Today much of the village’s prosperity comes from the summer visitors: holidaymakers in Marseillan Plage, day visitors to Marseillan Ville, houseboat visitors from the Canal du Midi and owners of holiday homes.
To some degree even those northerners who have settled permanently are visitors. Certainly they make a substantial contribution to the local economy.
The old village has remained unchanged through the centuries, and today’s village is almost identical in shape to the one known in the Middle Ages. This is because Marseillan was a fortified village until late in the 18th century.
From the second century BC Marseillan was protected by earthworks, but by Roman times it had a timber stockade. This was sufficient until Simon de Montfort and his army passed through during the Cathar Crusade. New stone fortifications then replaced the timber.
The Château sat foursquare in the centre of the village, behind its own walls, whilst the village walls were themselves four-and-a-half metres high. There were four gates, six watchtowers and the village was moated.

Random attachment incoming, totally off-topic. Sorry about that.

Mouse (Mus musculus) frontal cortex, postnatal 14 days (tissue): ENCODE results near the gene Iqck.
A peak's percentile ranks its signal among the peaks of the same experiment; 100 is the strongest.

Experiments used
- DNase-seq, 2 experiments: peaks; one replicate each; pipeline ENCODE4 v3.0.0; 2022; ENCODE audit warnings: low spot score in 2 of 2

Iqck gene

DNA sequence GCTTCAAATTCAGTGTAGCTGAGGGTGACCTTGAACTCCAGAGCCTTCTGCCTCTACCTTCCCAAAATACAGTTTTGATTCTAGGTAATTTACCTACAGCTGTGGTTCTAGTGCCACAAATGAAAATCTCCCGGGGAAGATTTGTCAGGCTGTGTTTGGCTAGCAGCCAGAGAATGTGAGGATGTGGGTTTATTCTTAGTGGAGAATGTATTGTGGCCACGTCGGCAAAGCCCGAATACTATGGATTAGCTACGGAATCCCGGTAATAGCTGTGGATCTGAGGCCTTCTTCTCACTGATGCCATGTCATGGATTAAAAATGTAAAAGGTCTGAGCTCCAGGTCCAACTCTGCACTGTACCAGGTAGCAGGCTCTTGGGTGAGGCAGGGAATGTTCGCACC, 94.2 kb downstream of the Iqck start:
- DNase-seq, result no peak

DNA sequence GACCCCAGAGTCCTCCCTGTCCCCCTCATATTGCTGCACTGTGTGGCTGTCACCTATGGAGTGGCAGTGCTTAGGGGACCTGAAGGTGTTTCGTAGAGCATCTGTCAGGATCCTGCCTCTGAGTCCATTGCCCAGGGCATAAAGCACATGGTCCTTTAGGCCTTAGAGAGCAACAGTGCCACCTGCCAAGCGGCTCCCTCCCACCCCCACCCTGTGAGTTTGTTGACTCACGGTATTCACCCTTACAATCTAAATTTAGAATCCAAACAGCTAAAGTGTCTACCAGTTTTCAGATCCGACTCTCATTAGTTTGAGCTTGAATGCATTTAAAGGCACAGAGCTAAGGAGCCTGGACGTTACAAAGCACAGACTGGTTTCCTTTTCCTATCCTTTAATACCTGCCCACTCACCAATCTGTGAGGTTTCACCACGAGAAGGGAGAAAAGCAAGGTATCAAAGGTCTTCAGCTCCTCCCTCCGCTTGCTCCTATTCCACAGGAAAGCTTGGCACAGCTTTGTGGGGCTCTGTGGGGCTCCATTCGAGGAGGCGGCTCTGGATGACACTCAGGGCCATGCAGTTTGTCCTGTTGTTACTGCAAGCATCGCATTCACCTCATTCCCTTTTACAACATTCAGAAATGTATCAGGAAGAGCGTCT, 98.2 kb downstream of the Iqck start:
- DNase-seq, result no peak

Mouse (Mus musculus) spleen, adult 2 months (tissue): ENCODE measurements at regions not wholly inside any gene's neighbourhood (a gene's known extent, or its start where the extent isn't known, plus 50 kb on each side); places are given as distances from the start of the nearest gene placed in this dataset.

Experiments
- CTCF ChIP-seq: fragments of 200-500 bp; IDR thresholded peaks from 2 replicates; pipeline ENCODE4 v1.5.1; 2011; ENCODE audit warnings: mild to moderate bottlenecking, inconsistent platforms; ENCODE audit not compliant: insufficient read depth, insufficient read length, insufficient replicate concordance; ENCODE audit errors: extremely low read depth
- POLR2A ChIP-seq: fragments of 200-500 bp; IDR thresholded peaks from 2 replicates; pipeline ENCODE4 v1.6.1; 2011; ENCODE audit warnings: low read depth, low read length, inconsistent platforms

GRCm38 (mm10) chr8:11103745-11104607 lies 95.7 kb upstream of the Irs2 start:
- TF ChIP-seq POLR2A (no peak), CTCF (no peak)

Most of the village houses are back-to-back. Typically they are of three storeys. A stable on the ground floor, living space on the first and fodder stored on the second. The rear rooms are without light or ventilation. With the houses protected from mosquitoes by zinc screens, and in the heat of the Midi, it must have been barely tolerable even to people born into the village. Today the mosquitoes have been eradicated, but it is still uncomfortable in the rear rooms in high summer. Most houses in the old village are small or very small. Their staircases are narrow, and twisty.
Some larger homes were owned by the entrepreneurs who typically moved out of the village and into the main boulevards from around 1870.
These new large homes were also working houses. Maisons de maître and maisons de vigneron have no particular architectural style, but they are all of two or three storeys, with the ground floor a working area. All have double doors to allow entry to the horse-drawn transport. Sometimes there was direct access from the rear of the house to the vineyards. Almost always there was a small kitchen garden and a pump.
Construction is typically of ‘torchis’ bricks made from sun dried clay and straw. There are no foundations because a metre down is the water table. Every house in Marseillan has rising damp. This is actually essential to the survival of the houses since they have to be built to withstand the climate changes.